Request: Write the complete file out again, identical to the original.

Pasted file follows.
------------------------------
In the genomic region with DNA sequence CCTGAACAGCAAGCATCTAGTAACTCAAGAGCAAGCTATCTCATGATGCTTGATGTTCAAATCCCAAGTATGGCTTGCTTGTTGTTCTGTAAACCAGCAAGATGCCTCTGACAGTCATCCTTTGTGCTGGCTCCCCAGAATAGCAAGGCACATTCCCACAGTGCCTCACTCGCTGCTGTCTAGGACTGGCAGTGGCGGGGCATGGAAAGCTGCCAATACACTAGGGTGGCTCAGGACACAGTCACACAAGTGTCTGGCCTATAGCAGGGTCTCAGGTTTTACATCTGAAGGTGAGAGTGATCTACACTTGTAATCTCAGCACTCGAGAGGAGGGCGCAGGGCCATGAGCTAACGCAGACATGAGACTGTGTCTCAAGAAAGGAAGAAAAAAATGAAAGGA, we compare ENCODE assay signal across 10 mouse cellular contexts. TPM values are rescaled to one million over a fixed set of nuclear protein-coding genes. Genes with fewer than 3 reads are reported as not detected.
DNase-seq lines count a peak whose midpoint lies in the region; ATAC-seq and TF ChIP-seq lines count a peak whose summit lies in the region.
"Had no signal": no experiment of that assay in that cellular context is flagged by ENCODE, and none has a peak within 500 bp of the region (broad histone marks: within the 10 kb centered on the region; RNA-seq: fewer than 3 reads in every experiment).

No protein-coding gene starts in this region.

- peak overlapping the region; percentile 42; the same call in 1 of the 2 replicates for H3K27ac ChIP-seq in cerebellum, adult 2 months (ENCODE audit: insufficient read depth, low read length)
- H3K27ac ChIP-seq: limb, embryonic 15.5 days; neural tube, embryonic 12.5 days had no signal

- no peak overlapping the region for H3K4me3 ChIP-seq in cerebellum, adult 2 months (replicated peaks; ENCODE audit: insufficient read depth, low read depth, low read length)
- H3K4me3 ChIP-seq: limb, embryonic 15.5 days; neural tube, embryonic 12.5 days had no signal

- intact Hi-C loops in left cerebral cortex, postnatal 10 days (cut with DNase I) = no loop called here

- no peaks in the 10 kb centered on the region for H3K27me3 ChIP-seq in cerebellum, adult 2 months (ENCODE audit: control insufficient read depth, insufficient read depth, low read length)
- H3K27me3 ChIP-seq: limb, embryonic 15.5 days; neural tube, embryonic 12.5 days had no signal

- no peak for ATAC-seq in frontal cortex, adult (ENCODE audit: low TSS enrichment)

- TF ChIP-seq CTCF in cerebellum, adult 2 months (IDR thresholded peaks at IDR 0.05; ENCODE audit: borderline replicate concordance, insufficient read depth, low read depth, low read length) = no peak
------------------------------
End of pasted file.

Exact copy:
In the genomic region with DNA sequence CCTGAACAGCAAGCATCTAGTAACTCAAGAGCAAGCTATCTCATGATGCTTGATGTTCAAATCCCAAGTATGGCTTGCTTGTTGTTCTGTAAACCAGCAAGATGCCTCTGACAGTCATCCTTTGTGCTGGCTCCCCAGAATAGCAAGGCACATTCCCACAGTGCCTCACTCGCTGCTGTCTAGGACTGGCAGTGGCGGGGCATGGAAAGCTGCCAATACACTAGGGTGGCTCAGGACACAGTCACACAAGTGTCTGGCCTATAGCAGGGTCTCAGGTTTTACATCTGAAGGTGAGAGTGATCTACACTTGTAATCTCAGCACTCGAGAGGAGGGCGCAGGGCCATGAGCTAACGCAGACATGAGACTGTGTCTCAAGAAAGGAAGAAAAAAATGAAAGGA, we compare ENCODE assay signal across 10 mouse cellular contexts. TPM values are rescaled to one million over a fixed set of nuclear protein-coding genes. Genes with fewer than 3 reads are reported as not detected.
DNase-seq lines count a peak whose midpoint lies in the region; ATAC-seq and TF ChIP-seq lines count a peak whose summit lies in the region.
"Had no signal": no experiment of that assay in that cellular context is flagged by ENCODE, and none has a peak within 500 bp of the region (broad histone marks: within the 10 kb centered on the region; RNA-seq: fewer than 3 reads in every experiment).

No protein-coding gene starts in this region.

- peak overlapping the region; percentile 42; the same call in 1 of the 2 replicates for H3K27ac ChIP-seq in cerebellum, adult 2 months (ENCODE audit: insufficient read depth, low read length)
- H3K27ac ChIP-seq: limb, embryonic 15.5 days; neural tube, embryonic 12.5 days had no signal

- no peak overlapping the region for H3K4me3 ChIP-seq in cerebellum, adult 2 months (replicated peaks; ENCODE audit: insufficient read depth, low read depth, low read length)
- H3K4me3 ChIP-seq: limb, embryonic 15.5 days; neural tube, embryonic 12.5 days had no signal

- intact Hi-C loops in left cerebral cortex, postnatal 10 days (cut with DNase I) = no loop called here

- no peaks in the 10 kb centered on the region for H3K27me3 ChIP-seq in cerebellum, adult 2 months (ENCODE audit: control insufficient read depth, insufficient read depth, low read length)
- H3K27me3 ChIP-seq: limb, embryonic 15.5 days; neural tube, embryonic 12.5 days had no signal

- no peak for ATAC-seq in frontal cortex, adult (ENCODE audit: low TSS enrichment)

- TF ChIP-seq CTCF in cerebellum, adult 2 months (IDR thresholded peaks at IDR 0.05; ENCODE audit: borderline replicate concordance, insufficient read depth, low read depth, low read length) = no peak